The Past, Present, and Future of Legal Intake and Triage

The Past, Present, and Future of Legal Intake and Triage

If we look back and behold the legal profession, we might see the streets of Rome and Greece around it. The earliest of these lawyers were probably orators, in ancient Athens, but the obstacle was the law that nobody could take the fee for pleading the case of another. This meant that people were doing this oratory as an act of generosity, thus they never got that title of legal professions. These fetters around fees were finally broken by Emperor Claudius, who allowed these people to be recognized as professionals who could practice, but there was a bar on their fee – 10000 sesterces. But according to Fritz Schulz, a well-known German jurist, the thing really took a professional outlook at around the 4th century, when these professionals had to get enrolled at the court’s bar to argue their case. There was no hint of a thing called legal intake and triage yet, but the air was turning sweet for such a possibility.

All this saw a period of great decline when around the early middle ages the legal profession in Western Europe collapsed. However, from around 1150 all this saw an upsurge. People were leaning towards this again, although as a side-business. In the year 1231, an oath was considered necessary by two French councils. Digitise your checkbox document execution workflow to get your business deals across the line faster, Who might had thought that one day the legal work would be done using technology with no code automation ( But things change. What now is normal would be old-school in future.

The chronicles of Legal Service:

Here is how the legal intake and triage took shape into the present-world practice in brief:

  • In ancient Rome and Greece people were allowed to speak for their friends and family, but without any fee.
  • Around the 1st century AD, Emperor Claudius allowed a meager fee of 10,000 sesterces.
  • Advocates studying law besides rhetoric in the 380s.
  • It became necessary to produce testimonials from teachers for taking admissions in the 460s.
  • A 4 year course became necessary for the profession by 6th century.
  • The fall of legal profession in Western Europe and the onset thereafter at around 1150.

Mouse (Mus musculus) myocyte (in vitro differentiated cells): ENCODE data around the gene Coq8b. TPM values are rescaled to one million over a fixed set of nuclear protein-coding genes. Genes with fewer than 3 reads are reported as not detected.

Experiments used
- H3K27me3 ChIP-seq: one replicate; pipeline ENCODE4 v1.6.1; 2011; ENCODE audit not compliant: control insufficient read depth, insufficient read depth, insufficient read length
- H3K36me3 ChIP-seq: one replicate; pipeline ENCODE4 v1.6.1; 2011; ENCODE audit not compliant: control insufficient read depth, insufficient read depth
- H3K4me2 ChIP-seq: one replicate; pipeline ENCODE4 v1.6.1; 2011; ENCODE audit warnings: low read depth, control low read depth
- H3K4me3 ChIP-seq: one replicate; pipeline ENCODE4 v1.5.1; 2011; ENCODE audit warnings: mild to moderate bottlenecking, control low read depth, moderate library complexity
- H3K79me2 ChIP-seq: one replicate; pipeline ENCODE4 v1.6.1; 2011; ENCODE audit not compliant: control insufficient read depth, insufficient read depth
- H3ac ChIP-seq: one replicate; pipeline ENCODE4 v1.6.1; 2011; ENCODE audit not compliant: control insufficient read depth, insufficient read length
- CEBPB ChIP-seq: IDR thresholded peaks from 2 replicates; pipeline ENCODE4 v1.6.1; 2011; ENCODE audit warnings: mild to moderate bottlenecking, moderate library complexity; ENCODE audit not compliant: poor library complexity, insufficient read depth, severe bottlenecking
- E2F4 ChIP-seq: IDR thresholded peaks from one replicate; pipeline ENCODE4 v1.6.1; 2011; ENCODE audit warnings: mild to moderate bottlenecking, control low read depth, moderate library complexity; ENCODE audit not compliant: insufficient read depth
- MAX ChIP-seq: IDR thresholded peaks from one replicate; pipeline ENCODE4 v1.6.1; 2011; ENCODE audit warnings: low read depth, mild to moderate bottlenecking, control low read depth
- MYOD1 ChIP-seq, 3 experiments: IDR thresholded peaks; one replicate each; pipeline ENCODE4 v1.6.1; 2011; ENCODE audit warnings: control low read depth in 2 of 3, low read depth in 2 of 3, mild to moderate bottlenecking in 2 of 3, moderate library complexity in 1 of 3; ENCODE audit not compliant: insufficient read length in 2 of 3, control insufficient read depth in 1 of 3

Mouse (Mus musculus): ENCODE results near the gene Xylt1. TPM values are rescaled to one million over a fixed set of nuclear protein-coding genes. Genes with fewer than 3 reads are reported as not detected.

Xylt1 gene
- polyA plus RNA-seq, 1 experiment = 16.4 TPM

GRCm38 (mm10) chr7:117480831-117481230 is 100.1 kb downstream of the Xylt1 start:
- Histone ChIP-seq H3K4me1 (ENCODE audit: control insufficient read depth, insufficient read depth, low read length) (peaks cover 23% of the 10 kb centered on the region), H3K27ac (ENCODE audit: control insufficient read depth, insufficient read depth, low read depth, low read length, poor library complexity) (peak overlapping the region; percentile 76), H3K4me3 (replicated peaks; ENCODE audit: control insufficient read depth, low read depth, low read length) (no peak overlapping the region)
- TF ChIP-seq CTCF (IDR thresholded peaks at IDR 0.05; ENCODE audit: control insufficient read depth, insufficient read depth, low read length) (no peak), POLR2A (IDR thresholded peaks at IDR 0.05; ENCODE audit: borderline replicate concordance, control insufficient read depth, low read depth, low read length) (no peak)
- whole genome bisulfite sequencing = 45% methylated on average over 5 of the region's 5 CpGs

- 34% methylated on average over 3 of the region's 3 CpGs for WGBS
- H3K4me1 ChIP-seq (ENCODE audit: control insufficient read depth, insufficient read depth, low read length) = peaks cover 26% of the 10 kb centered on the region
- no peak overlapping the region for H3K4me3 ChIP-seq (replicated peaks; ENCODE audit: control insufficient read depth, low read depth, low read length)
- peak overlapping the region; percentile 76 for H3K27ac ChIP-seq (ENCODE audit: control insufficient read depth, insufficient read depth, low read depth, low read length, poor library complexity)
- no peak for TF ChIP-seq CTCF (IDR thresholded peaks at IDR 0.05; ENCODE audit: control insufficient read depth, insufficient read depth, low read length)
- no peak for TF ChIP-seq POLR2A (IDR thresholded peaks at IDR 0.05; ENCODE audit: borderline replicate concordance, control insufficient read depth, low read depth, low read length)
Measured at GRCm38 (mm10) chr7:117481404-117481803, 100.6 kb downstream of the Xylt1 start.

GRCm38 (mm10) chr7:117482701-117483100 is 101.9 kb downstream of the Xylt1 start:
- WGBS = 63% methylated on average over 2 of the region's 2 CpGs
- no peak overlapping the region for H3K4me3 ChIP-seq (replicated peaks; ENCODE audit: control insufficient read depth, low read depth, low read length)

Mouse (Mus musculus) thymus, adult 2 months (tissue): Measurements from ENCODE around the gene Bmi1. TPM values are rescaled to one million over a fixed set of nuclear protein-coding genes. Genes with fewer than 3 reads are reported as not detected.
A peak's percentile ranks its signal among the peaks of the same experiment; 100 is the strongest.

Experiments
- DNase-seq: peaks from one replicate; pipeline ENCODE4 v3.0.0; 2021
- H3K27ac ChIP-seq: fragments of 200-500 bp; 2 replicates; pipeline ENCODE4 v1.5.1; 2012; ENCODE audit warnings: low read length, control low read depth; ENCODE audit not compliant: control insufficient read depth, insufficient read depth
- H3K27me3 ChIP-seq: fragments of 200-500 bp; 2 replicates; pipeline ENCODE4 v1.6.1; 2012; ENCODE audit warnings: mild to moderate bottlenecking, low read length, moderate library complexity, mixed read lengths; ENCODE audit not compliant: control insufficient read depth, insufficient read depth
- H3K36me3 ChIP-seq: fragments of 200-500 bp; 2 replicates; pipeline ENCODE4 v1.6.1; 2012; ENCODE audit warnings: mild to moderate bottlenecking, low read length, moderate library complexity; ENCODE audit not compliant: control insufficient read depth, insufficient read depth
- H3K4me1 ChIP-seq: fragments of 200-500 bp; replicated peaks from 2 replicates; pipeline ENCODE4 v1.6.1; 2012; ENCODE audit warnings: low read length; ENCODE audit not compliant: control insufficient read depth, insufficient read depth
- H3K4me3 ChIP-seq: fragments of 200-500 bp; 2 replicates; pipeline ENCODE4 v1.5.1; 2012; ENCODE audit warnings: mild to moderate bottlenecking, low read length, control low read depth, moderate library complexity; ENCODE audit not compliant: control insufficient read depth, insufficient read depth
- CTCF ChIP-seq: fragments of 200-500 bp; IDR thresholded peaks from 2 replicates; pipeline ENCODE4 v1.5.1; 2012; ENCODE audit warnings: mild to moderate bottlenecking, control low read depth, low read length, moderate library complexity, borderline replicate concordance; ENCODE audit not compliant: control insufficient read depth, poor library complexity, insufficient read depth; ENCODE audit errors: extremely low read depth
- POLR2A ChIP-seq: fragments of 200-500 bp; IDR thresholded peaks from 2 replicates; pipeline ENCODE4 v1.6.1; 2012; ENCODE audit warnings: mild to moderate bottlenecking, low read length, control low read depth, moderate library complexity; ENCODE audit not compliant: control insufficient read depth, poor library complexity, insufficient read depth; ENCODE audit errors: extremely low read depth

• In 1231, the oath got mandated by two French councils, followed by Papal Legate in London in 1237.
  • The civil courts in England turned professional. The statute for punishment got enacted in 1275.
  • The path for future profession in law got laid.

These were the times when communication was done through feet or horses. But now if we look at how this profession works in the modern world, we might not be able to connect the dots accurately. We do not have the context of that time that might had impacted law as a profession back then. Politics, Religion, Unforeseen events, and visions change the way things work. Now when we have technology around, people are using the no-code workflow automation ( Intake and Triage have taken a shift. Now automation has taken the hassle of helping lawyers turn potential clients into real clients, of helping them delegate things to the concerned authority. When there would be a near-perfect Artificial Intelligence in the future, things would work differently again. It does not mean that our morals would get a shift or the punishments would be no more – what law is, law is – but the ways of working through this field would change.

There was a time when technology was the forte of riches, now with the onset of no code app development, law firms can easily create a workflow for legal intake and triage Check out, There are changes going around at a considerable pace, and intelligent automation with deep learning and A.I. is going to be the next step in the field of law.

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